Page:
And as for asserting opinions about those things? Don’t you let anyone tell you that you can’t have them. It’s a huge issue that women find video games aren’t inclusive enough, and often portray women poorly. It’s a huge issue that until the latest Star Wars movies, there were like 3 female characters. It’s okay to think these issues are important.
After all, you can bet your ass the guys aren’t going to think twice before sharing their opinions about the new Ghostbusters movie. So why shouldn’t you?
It’s your pop culture too.
You don’t have to be hot.
It’s pretty sick, really, how these people who prefer “cool girls” pressure them into being everything they want them to be, with the extremely prevalent requirement that they also look like Daenerys Targaryen. Newsflash: not everyone is that kind of hot.
“Nerd girl” should not have to automatically mean “hot nerd girl,” period. Seriously. Gross. You are not a decorative vase. How you look does not determine your value.
You don’t have to distance yourself from feminism.
It’s telling to me that it’s such a common thing with “cool girls” to not only eat, talk, drink and behave like boys (but still be hot like girls), but also to share boys’ opinions. About everything.
Look. Being a feminist just means you believe in equality of the sexes. All those other scary things you think it means are not true. Perhaps that’s what it means to some people, but the truth is that the meaning of feminism is just a belief in equality.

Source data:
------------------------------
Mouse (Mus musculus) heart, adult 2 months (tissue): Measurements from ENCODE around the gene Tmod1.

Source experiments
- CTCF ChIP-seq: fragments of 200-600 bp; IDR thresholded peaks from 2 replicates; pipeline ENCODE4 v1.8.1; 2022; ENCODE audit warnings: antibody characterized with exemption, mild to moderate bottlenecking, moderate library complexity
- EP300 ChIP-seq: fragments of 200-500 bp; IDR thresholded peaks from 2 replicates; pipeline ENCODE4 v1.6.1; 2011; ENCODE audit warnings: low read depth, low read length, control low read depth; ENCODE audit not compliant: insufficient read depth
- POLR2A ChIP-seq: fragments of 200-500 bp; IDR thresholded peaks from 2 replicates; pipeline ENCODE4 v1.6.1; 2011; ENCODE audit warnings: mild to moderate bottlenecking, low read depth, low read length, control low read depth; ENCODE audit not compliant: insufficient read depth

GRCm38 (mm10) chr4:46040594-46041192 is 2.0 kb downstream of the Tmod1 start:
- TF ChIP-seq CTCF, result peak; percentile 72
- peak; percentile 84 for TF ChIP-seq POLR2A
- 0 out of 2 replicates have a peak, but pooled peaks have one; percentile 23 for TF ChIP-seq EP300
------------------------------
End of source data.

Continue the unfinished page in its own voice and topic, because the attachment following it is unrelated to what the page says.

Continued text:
Most women, whether they know it or not, are feminists. Most men are too, even if sometimes they unknowingly support a system that works against women. It’s kind of like racism—most people don’t believe racism is right, even if they are sometimes part of the systemic problem without realizing it. It’s almost impossible not to be, if you’re white. Some amount of ignorance just goes along with privilege.
But the really weird thing to me is—most people will declare vehemently that they’re not racists, even lots of people who actually are. It’s simply not socially acceptable in most circles. But feminism? Tons and tons of people will declare just as vehemently that they’re not feminists. They think it paints a bad picture of them.
“Cool girls” do this all the fucking time. They hang around in these social circles where being a feminist is being the enemy. The people they’re around don’t want that kind of mentality and in fact are often the kind of people who call women “SJWs” on the internet and crack jokes about Hillary Clinton’s pantsuits.
Listen. It’s okay to believe you deserve equality. Standing up for yourself and other women should not make you uncool. “Social justice warrior” is a lame insult because it’s kind of a compliment. If people don’t like your compassion, your sense of justice, and your progressive mentality, they are not your friends. Fuck ‘em.
You can be friends with other women.
This is probably the worst thing that guys have done to “cool girls.” They’ve distanced them from other women.